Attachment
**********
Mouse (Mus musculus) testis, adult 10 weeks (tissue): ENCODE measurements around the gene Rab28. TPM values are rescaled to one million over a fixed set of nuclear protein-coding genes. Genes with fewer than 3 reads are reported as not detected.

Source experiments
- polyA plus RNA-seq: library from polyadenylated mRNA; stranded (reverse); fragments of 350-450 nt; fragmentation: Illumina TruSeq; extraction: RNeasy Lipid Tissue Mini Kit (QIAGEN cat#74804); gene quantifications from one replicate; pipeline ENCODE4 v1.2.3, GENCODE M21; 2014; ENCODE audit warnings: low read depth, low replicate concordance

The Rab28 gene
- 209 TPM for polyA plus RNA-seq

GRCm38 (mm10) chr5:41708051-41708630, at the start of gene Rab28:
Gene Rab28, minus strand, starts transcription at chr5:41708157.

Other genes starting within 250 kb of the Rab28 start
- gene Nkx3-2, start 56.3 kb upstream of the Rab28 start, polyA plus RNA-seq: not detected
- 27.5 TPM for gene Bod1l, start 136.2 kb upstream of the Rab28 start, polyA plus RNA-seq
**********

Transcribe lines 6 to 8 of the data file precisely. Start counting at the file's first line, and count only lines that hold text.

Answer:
GRCm38 (mm10) chr5:41708051-41708630, at the start of gene Rab28:
Gene Rab28, minus strand, starts transcription at chr5:41708157.

Other genes starting within 250 kb of the Rab28 start